Bishop George Leo Thomas, Ph.D. Diocese of Las Vegas

June 10, 2020

No one is born hating another person because of the color of his skin, or his background, or his religion. People must learn to hate, and if they can learn to hate, they can be taught to love, for love comes more naturally to the human heart than its opposite.


Bishop George Leo Thomas, Ph.D. Diocese of Las Vegas

June 10, 2020

The tragic and inhumane death of Mr. George Floyd has enraged the nation and galvanized people across the globe to cry out together for justice in his name. In fewer than nine minutes, we witnessed breathtaking footage of an unarmed black man receiving capital punishment for a petty crime, pleading for his life while crying out those infamous words that haunt the soul of this nation. “I can’t breathe.”

That breathtaking scene has torn the curtain back on a grave and silent sin that continues to disease and demean the spirit of our nation, and that is the pernicious sin of racism.

Now, the individual and collective voices of people everywhere crying out “Black Lives Matter,” “No Justice, No Peace!,” “Justice for George!,” will not be silenced until there is real, deliberate, and systemic change in American society and in nations across the world.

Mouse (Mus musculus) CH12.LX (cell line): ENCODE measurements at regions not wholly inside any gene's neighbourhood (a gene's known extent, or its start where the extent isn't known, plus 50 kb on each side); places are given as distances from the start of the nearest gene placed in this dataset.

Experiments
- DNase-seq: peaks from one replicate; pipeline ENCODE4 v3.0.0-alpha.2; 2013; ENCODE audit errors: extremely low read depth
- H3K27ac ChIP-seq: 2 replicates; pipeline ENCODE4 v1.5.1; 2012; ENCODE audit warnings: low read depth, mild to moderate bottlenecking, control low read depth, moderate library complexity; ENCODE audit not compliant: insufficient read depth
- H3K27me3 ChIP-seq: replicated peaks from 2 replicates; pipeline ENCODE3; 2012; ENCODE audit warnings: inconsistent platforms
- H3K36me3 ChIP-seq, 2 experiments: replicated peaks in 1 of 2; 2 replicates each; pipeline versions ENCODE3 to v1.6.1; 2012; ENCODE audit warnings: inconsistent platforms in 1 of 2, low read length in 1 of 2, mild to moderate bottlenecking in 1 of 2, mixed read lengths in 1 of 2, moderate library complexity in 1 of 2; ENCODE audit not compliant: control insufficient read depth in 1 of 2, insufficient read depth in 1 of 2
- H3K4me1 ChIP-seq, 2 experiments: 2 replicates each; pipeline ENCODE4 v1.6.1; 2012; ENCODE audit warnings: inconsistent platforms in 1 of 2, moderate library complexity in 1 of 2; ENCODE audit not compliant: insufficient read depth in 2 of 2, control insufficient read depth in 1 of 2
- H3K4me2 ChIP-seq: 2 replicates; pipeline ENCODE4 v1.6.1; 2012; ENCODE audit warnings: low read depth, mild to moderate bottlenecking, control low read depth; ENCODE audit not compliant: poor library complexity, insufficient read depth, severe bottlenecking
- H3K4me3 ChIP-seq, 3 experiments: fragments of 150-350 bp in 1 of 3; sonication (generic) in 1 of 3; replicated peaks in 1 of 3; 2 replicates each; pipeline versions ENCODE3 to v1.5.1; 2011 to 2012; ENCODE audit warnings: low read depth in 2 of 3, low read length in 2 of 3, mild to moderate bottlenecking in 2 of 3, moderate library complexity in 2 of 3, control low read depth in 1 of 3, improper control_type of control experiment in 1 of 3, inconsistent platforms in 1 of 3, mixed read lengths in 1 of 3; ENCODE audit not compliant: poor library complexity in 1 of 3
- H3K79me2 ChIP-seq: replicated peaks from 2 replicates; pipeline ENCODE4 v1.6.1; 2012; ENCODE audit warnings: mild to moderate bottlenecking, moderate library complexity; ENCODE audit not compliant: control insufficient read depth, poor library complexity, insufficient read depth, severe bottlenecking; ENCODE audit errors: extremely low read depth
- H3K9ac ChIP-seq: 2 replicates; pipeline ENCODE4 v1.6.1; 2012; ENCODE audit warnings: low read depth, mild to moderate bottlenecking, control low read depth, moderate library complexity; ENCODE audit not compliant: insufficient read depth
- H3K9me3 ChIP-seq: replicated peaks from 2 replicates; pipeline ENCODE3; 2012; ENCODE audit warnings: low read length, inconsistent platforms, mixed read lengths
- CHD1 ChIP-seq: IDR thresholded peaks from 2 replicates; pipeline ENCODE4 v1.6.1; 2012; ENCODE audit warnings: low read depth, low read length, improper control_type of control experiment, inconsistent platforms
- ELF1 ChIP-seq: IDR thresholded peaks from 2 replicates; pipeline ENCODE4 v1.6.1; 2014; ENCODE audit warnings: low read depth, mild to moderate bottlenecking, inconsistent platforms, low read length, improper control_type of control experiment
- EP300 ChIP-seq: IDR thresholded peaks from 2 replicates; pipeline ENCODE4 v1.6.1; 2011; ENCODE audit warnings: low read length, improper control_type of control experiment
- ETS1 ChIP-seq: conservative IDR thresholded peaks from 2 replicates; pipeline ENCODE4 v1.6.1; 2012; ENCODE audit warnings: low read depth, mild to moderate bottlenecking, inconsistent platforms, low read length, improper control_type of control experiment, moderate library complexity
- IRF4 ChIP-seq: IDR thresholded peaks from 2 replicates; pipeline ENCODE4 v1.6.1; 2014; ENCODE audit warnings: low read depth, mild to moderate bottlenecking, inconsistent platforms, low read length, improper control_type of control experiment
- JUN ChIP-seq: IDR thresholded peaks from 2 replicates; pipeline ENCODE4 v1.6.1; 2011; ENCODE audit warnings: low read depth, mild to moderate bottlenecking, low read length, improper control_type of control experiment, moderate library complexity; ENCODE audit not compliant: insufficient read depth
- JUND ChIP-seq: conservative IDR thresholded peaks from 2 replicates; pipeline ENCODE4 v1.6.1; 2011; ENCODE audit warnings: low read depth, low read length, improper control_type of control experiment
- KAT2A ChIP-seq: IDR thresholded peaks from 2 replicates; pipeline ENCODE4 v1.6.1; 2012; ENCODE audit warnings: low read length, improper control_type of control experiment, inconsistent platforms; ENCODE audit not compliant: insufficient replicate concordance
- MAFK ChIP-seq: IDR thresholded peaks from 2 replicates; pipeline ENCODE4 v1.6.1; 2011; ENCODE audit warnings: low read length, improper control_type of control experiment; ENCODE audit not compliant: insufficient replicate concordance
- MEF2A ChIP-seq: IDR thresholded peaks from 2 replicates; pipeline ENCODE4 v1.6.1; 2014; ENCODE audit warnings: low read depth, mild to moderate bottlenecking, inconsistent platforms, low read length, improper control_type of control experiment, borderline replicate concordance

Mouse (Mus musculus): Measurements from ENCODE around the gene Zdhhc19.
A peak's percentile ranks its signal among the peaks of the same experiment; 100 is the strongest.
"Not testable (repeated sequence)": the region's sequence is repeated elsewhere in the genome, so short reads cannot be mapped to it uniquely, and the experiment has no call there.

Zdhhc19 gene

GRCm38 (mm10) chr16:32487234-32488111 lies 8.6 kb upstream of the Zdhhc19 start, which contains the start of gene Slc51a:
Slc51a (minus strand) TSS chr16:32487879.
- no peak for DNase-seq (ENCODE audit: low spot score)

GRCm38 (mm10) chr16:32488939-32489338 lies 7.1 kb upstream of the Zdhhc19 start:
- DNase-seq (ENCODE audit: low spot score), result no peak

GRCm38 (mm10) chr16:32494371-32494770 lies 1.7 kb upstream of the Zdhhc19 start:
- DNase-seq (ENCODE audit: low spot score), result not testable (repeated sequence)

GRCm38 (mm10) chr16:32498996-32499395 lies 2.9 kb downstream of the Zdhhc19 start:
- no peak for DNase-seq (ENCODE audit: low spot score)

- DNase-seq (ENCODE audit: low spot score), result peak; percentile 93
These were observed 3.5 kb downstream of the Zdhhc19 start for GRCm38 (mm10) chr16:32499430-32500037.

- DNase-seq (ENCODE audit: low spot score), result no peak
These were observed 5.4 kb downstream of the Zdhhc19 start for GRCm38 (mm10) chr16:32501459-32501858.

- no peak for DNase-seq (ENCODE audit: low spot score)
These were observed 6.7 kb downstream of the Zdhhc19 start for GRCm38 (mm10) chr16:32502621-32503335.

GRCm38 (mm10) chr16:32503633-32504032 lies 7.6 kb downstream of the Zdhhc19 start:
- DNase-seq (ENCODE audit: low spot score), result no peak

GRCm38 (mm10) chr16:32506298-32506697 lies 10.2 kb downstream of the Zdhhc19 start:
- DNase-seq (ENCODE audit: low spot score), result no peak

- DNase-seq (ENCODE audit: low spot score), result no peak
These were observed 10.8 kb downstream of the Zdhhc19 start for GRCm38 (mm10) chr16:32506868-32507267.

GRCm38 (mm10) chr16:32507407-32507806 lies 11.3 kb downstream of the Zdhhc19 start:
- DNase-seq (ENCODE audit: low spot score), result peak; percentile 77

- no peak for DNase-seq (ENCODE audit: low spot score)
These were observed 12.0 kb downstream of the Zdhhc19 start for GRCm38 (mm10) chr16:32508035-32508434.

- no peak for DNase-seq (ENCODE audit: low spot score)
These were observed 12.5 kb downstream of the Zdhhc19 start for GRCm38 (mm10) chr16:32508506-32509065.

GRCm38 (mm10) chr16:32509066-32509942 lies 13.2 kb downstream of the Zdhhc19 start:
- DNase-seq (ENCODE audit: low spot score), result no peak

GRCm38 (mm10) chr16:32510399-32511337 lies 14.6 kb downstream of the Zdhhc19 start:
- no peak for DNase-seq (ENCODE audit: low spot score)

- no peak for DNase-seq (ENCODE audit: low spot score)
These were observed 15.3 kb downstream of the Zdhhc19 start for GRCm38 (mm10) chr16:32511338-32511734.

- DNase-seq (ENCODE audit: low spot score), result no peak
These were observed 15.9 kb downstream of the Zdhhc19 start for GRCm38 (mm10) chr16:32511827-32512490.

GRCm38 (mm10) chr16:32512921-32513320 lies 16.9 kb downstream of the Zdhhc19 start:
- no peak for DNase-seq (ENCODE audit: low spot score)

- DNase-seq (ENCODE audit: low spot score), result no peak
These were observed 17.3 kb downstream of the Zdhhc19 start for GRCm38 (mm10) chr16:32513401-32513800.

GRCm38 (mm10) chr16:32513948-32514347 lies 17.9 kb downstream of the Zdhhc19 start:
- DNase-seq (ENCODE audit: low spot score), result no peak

This time, words, chants, prayers, and placards, however necessary and sincere, will not be enough to satisfy the hue and cry of the people.

We want real evidence of real change.


During the past 120 years, the Catholic Church has developed a body of teaching that has evolved over time and can serve as a blueprint as we help to forge a new and more hopeful future together.

Catholic Social Teaching offers a series of time-tested principles that can be applied in the most complex and vexing of situations, especially in times where the future seems unclear if not overwhelming.